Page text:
Readers also learn the vulnerabilities of research findings that rely on proxy instead of direct measurement; the tendency of data to be used to support only 1 conclusion, not several plausible conclusions; and the tendency of the media to exaggerate health and environmental risks. Examples used to illustrate this section, such as misleading statistics about AIDS among women and a rise in mortality from infectious diseases, may serve as a helpful model to the physician or healthcare professional asked by patients to explain the significance of the latest health news report.

While the book is replete with examples of incomplete reporting and biased research, the authors frequently point out the steps that readers can take to become better consumers of scientific information. In some cases, such as reporting on the incidence rates and risk of breast cancer, reporting has grown more sophisticated, the authors state. A widespread perception that 1 in 8 women will develop breast cancer has been refined in recent years by the media to reflect the fact that lifetime risk is not the same as the risk a woman faces at any one point in her life. "Activist contentions have repeatedly been questioned, and alternative interpretations of the statistics have been readily offered," the authors state. "In this notable instance, the print media have often excelled at explaining the realities of risk" (123).

The ongoing debate over to what extent research is influenced by industry sponsorship will make the final section of particular interest to many readers.

In one example, the authors relate the uproar that ensued in 1996 following publication of a study concluding that women who had abortions faced a slightly increased risk of breast cancer than women who did not. Instead of closely examining the study results or questioning its methodology, the Philadelphia Inquirer focused on the coauthor's personal views, which included speaking out in Christian media outlets and serving as an expert witness for antiabortion groups in Philadelphia federal court.

"All that may be true," the authors point out, but it is unclear why it is relevant. "Should only pro-choice researchers be allowed to study the medical effects of abortion?" (153). The Inquirer also failed to point out that one of the study's coauthors was pro-choice, and that the study was published in a peer-reviewed journal.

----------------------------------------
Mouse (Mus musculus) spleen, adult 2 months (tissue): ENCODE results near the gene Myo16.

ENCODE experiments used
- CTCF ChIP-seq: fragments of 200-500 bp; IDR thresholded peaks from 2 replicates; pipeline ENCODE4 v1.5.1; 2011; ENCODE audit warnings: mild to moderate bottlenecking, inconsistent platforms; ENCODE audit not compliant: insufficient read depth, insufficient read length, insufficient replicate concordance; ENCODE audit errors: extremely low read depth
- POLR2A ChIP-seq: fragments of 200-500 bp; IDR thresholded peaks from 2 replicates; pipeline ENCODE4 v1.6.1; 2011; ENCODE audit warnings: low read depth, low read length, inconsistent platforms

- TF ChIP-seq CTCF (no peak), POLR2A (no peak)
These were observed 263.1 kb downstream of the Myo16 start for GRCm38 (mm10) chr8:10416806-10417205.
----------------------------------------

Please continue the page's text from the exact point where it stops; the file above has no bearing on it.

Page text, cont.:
A second example showed reporting by the print media, but not network television, capable of more discriminating coverage. A 1996 study published in the Journal of the American Medical Association concluded that women with breast implants face a small increased risk of developing connective tissue disease. The lion's share of the $18.3 million study came from the National Institutes of Health ($17 million); the remaining $1.3 million came from Dow Corning, the company that manufactured silicone breast implants until they were banned in the United States in 1992. Dow did not learn of the study results until shortly before they were published.

In covering the JAMA study's findings, articles published in the Boston Globe, Chicago Tribune, and The New York Times mentioned Dow's financial contribution to the research without suggesting that it tainted the validity of the results. Articles included quotes by the leading researcher who underscored the importance of the "arm's length" relationship between Dow's participation and the study's findings. However, a report on CBS Evening News highlighted Dow's funding without stating the amount, and declared that future studies from Harvard and the NIH "will try to assess the real risk" of breast implants and connective tissue disease.

In its concluding chapter, the authors acknowledge that their effort to bring a more rigorous examination to the proliferation of scientific studies by a harried press and results-driven advocacy organizations "may seem like the labors of Sisyphus." That may be true, but the information provided in It Ain't Necessarily So gives readers the necessary tools to begin an ascent.